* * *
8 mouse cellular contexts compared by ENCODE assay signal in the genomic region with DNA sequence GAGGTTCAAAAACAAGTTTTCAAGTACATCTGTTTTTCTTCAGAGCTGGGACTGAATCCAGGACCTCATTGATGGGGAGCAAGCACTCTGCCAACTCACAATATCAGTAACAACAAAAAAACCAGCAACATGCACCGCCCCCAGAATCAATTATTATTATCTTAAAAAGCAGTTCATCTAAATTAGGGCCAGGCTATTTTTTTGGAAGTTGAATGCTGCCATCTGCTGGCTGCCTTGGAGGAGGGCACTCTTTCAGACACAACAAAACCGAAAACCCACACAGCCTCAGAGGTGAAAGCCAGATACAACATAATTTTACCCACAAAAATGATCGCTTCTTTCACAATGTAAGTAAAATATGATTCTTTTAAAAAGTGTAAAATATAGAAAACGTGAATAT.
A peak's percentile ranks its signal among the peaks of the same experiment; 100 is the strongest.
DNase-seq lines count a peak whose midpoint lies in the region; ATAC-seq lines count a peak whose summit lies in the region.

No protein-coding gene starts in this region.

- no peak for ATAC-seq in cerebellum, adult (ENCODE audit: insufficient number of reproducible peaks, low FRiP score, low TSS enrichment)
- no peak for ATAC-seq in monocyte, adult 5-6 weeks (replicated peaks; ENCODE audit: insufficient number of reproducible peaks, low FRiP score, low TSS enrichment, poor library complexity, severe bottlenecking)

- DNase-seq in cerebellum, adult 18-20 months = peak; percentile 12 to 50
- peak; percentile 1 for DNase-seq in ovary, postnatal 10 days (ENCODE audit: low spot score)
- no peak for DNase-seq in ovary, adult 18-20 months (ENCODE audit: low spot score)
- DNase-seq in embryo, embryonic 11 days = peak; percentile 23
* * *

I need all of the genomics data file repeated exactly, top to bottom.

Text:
8 mouse cellular contexts compared by ENCODE assay signal in the genomic region with DNA sequence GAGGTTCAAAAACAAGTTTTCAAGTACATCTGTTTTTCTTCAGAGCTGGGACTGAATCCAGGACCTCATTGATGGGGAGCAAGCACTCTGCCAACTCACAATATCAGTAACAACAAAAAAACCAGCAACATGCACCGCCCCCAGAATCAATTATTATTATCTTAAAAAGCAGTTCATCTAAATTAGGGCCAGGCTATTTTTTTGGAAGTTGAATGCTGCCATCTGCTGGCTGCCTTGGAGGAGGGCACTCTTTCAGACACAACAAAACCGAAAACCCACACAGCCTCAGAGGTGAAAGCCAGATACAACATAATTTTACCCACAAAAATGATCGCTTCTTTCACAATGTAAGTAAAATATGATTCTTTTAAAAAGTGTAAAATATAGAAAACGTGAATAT.
A peak's percentile ranks its signal among the peaks of the same experiment; 100 is the strongest.
DNase-seq lines count a peak whose midpoint lies in the region; ATAC-seq lines count a peak whose summit lies in the region.

No protein-coding gene starts in this region.

- no peak for ATAC-seq in cerebellum, adult (ENCODE audit: insufficient number of reproducible peaks, low FRiP score, low TSS enrichment)
- no peak for ATAC-seq in monocyte, adult 5-6 weeks (replicated peaks; ENCODE audit: insufficient number of reproducible peaks, low FRiP score, low TSS enrichment, poor library complexity, severe bottlenecking)

- DNase-seq in cerebellum, adult 18-20 months = peak; percentile 12 to 50
- peak; percentile 1 for DNase-seq in ovary, postnatal 10 days (ENCODE audit: low spot score)
- no peak for DNase-seq in ovary, adult 18-20 months (ENCODE audit: low spot score)
- DNase-seq in embryo, embryonic 11 days = peak; percentile 23